Jay's Projects

Voiding warranties since 1978, one product at a time

Video Peggy using TWI (I²C) : The no-mods version

October 7, 2008


If you haven't seen my first Video Peggy page, you may want to skim that content first. In it, I describe a hardware modification to a Peggy 2.0 board as well as AVR code that can support a low-rez video stream. The modification was done to re-route some of the AVR pins so that the board could accept serial communication from a Mac or PC. Serial communication was the simplest way for me to test pumping a video stream to the board, and my original focus was proving the viability of the technique. However, serial communication is not the only way to do it, and I've since implemented a different way that does not require all the messy hardware modifications. All that is needed are the Peggy, an Arduino, and three wires to connect the two.

"Stock" Peggy 2.0 with Arduino. The protoboard under the AVR was created to make
it easy to swap with the serial version; it is a straight passthru and is NOT required.

We can rebuild it, we have the technology...

Once I had proven low-rez video workable with serial communication, I started looking at those mostly unused SDA/SCL pins on the stock Peggy board. On the Peggy PCB, SCL is unconnected, and SDA is used for the (optional) B5 button, but its a normally open, pull-to-ground button with a 5k or so pullup. So this means those pins can be used for I²C (aka I2C, 2-Wire or TWI) communication without otherwise modifying the board. We can then use some form of Serial-to-I2C translator to connect the Peggy to a PC/Mac, and an Arduino is perfect for this task.

So the basic setup would look something like this:

PC pushes data serially to the Arduino, which in turn pushes the same data to the Peggy via TWI/I2C.

Software Theory of Operation (Peggy)

The new Peggy firmware for TWI/I2C functions in a similar manner to the serial version. A timer interrupt refreshes the display by sequencing through the rows and sending SPI output to the chips that drive the LEDs. Meanwhile, the main program loop services the TWI registers in a "polled" manner as a TWI slave, receiving TWI data and stuffing it into a frame buffer.

The TWI code contains minimal error handling. It mainly just attempts to continue receiving regardless of any detected bus error conditions. There is no error correction, nor is it really necessary for processing video; it's better to keep moving and cover up any errors on the next frame than to have a complicated procedure for detecting and retransmitting errors. In practice, the protocol is very robust and errors are extremely rare anyway.

In addition to replacing the input code, I worked on optimizing the display interrupt, and managed to cut down the amount of CPU time required to refresh the display considerably. At the default refresh rate of 70 frames per second, the display interrupt now only takes roughly 1/3rd of the CPU time, which is almost half as much as it was before. On the input side, 30 frames per second are easily handled, and the code is capable of processing data at almost twice that rate. The code is also a bit smaller; the compiled firmware weighs in at about 1024 bytes.

Software Theory of Operation (Arduino)

The Arduino code works as a straightforward converter of serial data coming from the PC to TWI data going to the Peggy. Newer versions of the Arduino IDE (11 and up) come with a TWI library called "Wire". This made writing the conversion code almost trivial. It's simple enough that I'll post the main loop here:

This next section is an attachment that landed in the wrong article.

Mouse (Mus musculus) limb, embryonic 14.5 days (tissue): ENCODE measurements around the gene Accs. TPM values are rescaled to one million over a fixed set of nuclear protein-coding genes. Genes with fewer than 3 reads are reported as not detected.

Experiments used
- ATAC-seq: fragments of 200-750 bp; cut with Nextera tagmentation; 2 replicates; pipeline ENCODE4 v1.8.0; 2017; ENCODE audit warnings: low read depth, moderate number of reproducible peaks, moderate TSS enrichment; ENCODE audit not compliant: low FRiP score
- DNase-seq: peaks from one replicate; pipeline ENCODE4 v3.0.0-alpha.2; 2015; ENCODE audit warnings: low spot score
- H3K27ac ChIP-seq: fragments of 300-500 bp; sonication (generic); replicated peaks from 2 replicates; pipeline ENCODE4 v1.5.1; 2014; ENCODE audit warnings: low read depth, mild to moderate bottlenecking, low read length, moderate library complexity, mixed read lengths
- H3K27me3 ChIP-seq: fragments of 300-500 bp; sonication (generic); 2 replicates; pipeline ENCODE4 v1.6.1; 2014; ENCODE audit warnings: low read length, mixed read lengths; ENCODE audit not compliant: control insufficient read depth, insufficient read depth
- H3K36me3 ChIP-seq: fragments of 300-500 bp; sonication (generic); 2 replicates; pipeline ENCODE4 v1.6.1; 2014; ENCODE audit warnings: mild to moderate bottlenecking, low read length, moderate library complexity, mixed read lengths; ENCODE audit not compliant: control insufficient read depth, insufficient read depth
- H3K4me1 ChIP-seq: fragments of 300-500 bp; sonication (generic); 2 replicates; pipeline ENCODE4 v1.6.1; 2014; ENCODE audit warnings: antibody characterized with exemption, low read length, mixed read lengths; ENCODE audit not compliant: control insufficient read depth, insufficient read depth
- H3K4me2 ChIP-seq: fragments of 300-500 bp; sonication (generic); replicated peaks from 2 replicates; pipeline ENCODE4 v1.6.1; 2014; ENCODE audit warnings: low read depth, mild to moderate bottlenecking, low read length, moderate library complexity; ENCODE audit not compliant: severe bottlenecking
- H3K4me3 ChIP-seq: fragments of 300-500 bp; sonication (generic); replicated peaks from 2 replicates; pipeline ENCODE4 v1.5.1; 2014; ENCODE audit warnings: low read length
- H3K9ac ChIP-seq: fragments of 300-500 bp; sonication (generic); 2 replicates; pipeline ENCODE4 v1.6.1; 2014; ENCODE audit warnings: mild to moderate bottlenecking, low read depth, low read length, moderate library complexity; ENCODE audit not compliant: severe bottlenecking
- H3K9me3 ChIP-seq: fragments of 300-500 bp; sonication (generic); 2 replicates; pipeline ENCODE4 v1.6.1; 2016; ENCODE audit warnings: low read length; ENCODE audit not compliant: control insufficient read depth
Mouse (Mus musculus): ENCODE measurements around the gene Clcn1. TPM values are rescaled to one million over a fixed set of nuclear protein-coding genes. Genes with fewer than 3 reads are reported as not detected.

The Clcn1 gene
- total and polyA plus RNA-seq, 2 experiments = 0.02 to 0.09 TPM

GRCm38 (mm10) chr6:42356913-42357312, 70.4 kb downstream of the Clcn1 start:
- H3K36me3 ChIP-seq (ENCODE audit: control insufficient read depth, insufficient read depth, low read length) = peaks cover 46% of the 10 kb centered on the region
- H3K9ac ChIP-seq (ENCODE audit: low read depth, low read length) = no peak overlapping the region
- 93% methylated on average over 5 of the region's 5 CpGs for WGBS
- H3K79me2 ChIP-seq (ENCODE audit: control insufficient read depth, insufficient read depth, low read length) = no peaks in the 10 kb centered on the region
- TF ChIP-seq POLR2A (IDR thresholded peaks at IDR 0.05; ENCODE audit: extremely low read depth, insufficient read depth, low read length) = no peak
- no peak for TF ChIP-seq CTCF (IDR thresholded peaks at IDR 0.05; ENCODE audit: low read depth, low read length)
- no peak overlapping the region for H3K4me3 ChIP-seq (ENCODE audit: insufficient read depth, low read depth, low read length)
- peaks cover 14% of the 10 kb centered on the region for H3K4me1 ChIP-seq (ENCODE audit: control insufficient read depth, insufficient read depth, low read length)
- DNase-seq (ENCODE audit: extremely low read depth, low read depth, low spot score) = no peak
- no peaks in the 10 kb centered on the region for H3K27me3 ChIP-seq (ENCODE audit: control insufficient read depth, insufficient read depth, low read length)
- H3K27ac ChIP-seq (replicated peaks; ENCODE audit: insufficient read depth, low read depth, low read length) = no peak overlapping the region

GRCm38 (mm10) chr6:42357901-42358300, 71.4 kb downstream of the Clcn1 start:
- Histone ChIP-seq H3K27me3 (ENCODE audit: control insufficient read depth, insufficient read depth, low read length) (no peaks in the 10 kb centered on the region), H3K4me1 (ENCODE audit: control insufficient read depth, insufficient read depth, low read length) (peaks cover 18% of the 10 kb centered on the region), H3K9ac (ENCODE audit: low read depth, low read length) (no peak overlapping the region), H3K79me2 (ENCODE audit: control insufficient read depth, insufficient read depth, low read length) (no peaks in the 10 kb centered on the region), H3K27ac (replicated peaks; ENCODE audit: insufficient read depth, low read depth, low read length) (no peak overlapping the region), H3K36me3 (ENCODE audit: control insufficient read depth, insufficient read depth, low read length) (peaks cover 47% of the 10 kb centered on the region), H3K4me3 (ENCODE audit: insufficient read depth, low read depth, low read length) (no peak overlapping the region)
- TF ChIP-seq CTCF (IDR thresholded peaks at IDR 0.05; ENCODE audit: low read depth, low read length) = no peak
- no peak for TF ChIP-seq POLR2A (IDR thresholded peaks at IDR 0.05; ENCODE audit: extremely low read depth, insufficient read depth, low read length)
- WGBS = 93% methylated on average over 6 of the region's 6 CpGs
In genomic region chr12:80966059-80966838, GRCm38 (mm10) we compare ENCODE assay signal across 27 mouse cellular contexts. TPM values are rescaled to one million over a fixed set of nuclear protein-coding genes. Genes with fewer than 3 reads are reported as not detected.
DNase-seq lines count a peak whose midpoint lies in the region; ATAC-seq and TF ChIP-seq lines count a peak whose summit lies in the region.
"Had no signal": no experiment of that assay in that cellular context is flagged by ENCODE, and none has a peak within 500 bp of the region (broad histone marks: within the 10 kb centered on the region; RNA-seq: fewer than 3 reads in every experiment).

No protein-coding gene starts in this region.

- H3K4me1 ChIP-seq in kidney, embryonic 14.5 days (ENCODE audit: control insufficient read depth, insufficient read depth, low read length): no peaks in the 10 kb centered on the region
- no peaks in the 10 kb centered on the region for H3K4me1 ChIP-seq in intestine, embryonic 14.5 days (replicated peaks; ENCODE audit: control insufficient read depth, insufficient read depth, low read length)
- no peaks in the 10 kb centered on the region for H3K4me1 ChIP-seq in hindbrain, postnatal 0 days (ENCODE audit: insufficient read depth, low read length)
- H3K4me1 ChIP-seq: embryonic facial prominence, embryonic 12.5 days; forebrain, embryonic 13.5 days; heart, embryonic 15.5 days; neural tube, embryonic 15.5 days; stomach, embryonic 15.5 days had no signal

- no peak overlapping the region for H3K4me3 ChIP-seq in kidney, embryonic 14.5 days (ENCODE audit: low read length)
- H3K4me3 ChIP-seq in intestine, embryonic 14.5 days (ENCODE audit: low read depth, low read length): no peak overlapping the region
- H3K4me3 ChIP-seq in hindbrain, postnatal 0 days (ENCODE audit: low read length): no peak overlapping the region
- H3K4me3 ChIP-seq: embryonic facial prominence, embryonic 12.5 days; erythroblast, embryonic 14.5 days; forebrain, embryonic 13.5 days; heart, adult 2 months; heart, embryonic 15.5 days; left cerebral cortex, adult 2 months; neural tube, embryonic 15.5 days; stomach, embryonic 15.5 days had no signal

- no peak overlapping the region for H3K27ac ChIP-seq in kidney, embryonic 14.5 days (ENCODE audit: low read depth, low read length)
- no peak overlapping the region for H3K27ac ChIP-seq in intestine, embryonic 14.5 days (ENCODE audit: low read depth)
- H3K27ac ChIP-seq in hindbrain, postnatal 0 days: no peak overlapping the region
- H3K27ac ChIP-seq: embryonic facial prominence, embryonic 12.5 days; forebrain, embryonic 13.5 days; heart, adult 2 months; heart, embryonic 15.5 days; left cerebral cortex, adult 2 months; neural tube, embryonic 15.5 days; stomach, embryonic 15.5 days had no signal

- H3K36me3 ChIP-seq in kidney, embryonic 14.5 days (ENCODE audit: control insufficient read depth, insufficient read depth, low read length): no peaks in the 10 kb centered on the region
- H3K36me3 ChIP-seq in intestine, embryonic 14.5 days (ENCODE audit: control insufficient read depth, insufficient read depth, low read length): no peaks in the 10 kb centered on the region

void loop()
  int count = Serial.available();
  if (count > 0)
    // don't send more than 16 bytes at a time
    if (count > 16) count = 16;
    while (count-- > 0 )
      uint8_t c = Serial.read(); 

The code attempts to batch as many bytes as it can (up to 16), which is more efficient than writing one byte per transmission.

Some custom low-level code was used to the setup() method to work around some limitations in the Arduino library. Because of this, the Arduino sketch requires an Arduino Diecimila (Atmega168), although it can be made to work on a Atmega8 or '88 based boards with some minor modifications. The low level code reconfigures the clocks set for the Serial and the TWI libraries. The serial UART clock is changed so that it will be more reliable at 115k baud than the configuration that the Arduino library provides. Also, I override and increase the speed of the TWI clock, which is unfortunately hard coded to 100khz in the Wire library.

Quartz Composer -> Serial -> Arduino -> TWI ->Peggy 2.0.

Hardware interfacing instructions

IMPORTANT: You should install the firmware for both the Peggy and the Arduino before connecting the two devices. The two pins of each device will be wired directly together, and if one of these is set as an output on either of the devices, you'll have a short circuit, and you'll damage one or both of the AVRs. It might be prudent to use some inline 220 ohm resistors between the two, but I personally haven't tried this.

The hardware hookup is simple. The Arduino analog 4 and 5 pins are wired to the SDA and SCL pins on the Peggy (i.e. SDA to SDA and SCL to SCL). A third wire is required to connect the ground between the two boards. Pullups enabled in the Peggy firmware and the Arduino code, so you shouldn't need any pullup resistors. The Arduino is connected to the PC/Mac via USB.


This code should be considered experimental! Use at your own risk! Wear eye protection! Don't cross the streams! (It would be bad).

Video-Peggy-Twi AVR source code (2008-10-28). Also includes a Arduino sketch (.pde file) that acts as a serial to TWI translator, and a sample Python script that sends an animated test pattern from a PC. Now with makefile support for installing firmware on the Peggy using FTDI cable as well as ISP.

The QC plugin and other client code is now on this page.